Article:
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Money chase keeps pols from much governing

I was ready to start my new job when my boss walked into my office and put a monkey carved from wood on my desk. The monkey was holding a phone against its ear. “Congratulations, you are now a phone monkey – start making those telephone calls for money,” she barked cheerfully.

What was my new job? I was a political candidate. Just a few days before, I had launched my candidacy in the Democratic primary in Arkansas for Congress. And my boss? She was my campaign consultant.

Four years ago, my campaign ended when I finished third of five candidates in the Democratic primary – but I had fun and learned a lot, especially about the role of money in politics.

I still have that wooden monkey in my office to remind me that candidates must spend a huge proportion of their time calling folks to ask for money.

I spent 70 percent to 80 percent of my time on the phone asking people for money. This kind of work is not glamorous and often discouraging.

I had been a Justice Department attorney and chief of staff to a congressman: People returned my phone calls right away. Once I became a candidate, lots of people weren’t so eager to call me back, because they knew I’d be asking for money.

I didn’t win my election – but if I had, my experience on Capitol Hill has taught me that my life as a phone monkey would have continued. Anyone who has worked there knows the ubiquitous term “call time.” When I first heard it, I thought of the moment during a church service when the preacher would call members to the front of the church to rededicate their lives to God. But I quickly learned that in Washington the term had more to do with the worship of Mammon than the worship of God. “Call time” meant the hours that members of Congress set aside to make phone calls for money.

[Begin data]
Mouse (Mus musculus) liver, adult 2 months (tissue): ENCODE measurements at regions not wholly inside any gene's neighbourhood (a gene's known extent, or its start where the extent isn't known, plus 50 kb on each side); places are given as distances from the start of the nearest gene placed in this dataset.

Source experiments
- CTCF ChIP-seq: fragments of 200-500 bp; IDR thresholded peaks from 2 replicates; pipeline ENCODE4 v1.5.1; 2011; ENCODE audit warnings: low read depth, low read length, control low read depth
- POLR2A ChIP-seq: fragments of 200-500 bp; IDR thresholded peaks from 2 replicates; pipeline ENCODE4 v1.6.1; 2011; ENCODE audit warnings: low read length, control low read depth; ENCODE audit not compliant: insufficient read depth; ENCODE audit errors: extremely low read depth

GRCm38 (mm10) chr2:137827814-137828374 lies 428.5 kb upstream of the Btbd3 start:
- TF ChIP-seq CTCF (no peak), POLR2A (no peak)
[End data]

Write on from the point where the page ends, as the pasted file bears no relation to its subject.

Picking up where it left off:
A Gallup poll last year showed that nearly 8 in 10 Americans support the idea of campaign fundraising limits. Recent Supreme Court rulings show, however, that the court views such limits as unconstitutional. Perhaps this is in part because the current court doesn’t have a justice like Sandra Day O’Connor, Earl Warren or Hugo Black, who has actually run for elected office.

Fundraising has many negatives, but I did discover one positive. It measures the amount of hustle in a candidate to build up a network of financial support. As a kid playing basketball, if I worked hard my coach would shout, “Good hustle!” The ability to raise money certainly measures that kind of initiative in a candidate.

To get elected to Congress (and then to get re-elected) under our current laws, one’s skill at raising money has become more important than one’s skill at mastering policy issues, giving a good old stemwinder or having a firm handshake.

Each time I look at the phone monkey, it reminds me of this reality. And it causes me to wonder: Is this the kind of democracy that we really want?

David Boling, vice president of the Maureen and Mike Mansfield Foundation, is writing a book about how it feels to be a first-time candidate. He wrote this for the Washington Post.

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